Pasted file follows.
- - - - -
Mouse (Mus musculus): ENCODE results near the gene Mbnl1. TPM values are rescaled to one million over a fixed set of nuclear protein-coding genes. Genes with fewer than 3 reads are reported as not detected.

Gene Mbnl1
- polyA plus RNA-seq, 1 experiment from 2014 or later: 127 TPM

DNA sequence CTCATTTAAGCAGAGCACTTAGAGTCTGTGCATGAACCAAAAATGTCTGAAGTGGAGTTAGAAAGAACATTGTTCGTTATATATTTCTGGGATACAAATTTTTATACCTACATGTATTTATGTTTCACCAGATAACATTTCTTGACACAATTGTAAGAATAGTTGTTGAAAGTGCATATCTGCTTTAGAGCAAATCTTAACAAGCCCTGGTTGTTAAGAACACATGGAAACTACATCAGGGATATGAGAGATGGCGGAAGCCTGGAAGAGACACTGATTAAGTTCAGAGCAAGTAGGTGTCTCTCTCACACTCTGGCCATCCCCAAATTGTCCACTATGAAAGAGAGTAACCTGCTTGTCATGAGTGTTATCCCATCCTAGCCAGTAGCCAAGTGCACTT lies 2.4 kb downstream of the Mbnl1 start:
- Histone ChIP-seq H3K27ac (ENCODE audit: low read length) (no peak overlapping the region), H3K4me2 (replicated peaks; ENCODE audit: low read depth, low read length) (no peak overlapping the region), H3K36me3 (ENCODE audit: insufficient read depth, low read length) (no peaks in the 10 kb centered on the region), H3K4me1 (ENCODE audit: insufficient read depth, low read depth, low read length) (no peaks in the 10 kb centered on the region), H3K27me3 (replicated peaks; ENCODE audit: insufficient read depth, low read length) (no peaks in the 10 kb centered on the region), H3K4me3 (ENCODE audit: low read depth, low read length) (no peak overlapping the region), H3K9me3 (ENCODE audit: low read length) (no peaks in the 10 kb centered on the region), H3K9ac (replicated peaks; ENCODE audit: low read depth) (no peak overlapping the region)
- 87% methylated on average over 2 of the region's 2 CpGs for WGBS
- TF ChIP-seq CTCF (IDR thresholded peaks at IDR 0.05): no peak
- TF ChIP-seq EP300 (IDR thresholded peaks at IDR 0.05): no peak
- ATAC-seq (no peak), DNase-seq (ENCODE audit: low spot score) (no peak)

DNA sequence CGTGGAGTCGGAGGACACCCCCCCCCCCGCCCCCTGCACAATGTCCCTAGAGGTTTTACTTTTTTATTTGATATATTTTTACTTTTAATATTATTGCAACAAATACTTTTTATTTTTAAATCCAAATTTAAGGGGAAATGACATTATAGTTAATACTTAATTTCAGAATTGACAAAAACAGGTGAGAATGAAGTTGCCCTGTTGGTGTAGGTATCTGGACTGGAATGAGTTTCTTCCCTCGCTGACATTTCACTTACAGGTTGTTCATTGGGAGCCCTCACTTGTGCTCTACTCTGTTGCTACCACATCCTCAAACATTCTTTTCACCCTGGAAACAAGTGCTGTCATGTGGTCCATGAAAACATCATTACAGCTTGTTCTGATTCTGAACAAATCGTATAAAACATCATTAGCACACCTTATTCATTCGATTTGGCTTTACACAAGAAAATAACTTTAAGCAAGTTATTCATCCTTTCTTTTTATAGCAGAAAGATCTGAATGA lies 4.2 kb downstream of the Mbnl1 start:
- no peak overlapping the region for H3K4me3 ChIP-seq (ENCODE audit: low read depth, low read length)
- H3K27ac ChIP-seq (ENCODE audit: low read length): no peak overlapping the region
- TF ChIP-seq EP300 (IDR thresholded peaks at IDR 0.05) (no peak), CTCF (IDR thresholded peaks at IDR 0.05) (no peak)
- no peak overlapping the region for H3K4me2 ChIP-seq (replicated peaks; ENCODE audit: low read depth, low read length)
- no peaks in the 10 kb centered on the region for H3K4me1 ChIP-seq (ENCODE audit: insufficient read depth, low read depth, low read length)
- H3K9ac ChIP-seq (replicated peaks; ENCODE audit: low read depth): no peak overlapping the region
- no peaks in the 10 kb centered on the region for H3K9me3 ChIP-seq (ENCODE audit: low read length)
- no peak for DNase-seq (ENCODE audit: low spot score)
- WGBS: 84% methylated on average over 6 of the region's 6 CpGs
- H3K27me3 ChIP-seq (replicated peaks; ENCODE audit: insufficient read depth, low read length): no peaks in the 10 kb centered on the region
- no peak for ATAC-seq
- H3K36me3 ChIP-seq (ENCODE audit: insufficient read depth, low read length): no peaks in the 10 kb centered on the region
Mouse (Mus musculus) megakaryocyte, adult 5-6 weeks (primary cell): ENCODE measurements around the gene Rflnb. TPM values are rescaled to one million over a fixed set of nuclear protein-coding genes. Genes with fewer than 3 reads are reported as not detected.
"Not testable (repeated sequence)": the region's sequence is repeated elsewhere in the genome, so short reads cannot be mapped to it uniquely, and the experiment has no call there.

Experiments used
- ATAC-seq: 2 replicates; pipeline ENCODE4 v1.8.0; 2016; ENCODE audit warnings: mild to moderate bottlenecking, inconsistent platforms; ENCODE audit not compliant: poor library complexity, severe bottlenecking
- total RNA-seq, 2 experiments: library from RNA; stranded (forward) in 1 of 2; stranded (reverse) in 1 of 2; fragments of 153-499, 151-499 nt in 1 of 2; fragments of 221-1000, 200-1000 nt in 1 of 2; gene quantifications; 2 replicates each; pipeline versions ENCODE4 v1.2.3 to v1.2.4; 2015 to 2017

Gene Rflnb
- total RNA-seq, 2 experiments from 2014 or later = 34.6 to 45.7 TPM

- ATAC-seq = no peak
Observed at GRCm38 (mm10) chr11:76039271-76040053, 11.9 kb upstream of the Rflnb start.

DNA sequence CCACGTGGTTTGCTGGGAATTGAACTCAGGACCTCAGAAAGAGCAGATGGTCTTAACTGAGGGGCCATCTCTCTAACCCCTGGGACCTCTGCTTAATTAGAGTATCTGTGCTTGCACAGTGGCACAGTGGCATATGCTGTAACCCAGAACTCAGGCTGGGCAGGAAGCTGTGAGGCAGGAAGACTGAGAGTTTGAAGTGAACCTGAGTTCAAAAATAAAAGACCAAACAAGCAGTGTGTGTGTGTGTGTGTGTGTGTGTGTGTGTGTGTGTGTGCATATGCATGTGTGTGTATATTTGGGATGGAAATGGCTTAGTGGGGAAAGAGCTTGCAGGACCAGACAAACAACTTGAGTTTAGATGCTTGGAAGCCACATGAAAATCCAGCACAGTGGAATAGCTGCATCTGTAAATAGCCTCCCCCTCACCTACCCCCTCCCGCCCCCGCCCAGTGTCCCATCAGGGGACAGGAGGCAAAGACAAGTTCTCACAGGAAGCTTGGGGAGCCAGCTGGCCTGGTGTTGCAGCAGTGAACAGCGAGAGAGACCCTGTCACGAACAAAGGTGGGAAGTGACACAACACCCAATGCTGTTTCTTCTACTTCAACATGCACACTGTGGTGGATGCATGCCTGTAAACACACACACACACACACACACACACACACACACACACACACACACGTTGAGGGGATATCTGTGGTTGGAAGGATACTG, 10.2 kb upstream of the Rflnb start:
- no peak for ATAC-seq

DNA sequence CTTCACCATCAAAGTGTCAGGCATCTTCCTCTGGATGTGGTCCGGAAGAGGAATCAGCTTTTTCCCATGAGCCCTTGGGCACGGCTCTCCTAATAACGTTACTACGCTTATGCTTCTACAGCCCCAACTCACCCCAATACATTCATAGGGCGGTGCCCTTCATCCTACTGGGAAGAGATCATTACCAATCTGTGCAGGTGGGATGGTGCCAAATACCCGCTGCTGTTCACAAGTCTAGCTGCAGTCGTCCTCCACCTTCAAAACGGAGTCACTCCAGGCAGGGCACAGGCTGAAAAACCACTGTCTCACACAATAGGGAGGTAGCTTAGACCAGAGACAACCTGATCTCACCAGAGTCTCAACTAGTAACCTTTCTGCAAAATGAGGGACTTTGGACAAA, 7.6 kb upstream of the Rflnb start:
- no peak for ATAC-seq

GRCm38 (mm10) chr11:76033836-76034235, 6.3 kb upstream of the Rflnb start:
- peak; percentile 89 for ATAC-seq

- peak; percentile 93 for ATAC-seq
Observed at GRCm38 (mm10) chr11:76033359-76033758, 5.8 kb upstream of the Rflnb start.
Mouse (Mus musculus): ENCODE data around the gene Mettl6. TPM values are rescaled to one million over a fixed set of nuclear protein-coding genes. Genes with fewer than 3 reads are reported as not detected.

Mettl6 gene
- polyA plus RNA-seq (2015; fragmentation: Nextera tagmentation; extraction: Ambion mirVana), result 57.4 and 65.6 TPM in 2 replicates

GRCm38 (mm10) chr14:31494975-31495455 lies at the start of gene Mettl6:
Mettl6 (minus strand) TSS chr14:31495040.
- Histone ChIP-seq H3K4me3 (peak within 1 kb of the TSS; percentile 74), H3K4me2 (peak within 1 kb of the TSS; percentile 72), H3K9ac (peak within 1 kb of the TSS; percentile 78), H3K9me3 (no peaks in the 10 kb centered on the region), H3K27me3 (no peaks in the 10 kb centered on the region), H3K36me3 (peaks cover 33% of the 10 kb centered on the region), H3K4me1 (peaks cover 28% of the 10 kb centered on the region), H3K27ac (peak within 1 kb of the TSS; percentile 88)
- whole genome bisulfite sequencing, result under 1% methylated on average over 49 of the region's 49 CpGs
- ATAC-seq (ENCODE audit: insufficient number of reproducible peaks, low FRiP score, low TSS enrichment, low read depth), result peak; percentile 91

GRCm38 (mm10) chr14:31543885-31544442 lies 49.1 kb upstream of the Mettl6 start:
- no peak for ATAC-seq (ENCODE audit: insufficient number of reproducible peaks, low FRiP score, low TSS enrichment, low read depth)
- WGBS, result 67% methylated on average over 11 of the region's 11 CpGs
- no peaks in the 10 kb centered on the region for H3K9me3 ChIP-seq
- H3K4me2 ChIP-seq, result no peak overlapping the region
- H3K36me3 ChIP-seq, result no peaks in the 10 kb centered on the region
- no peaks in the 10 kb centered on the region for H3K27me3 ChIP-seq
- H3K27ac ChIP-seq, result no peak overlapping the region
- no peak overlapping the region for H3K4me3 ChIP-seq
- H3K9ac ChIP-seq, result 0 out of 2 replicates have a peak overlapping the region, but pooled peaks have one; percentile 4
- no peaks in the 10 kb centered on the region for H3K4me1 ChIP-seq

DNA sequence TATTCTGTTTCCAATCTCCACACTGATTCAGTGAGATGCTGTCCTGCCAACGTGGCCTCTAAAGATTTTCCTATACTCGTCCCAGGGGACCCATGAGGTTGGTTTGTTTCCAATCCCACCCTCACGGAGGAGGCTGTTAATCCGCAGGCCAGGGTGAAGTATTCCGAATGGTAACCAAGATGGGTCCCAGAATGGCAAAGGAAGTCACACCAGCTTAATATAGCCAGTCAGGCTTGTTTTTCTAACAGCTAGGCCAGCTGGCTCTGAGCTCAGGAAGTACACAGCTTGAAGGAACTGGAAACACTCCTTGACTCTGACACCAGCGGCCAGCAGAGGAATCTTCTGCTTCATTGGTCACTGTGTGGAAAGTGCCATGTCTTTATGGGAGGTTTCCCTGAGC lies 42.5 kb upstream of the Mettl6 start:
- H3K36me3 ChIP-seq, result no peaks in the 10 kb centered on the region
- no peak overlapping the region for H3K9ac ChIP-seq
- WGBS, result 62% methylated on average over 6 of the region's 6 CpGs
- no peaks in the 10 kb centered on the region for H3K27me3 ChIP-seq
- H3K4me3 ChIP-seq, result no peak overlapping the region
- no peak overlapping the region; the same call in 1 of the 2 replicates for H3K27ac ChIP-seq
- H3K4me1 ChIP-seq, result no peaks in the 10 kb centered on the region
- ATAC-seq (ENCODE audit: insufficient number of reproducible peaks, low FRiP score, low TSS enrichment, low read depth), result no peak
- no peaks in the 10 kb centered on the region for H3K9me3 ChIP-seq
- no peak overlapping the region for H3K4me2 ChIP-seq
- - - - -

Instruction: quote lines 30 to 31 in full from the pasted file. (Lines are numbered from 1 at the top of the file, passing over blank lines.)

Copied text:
- ATAC-seq = no peak
Observed at GRCm38 (mm10) chr11:76039271-76040053, 11.9 kb upstream of the Rflnb start.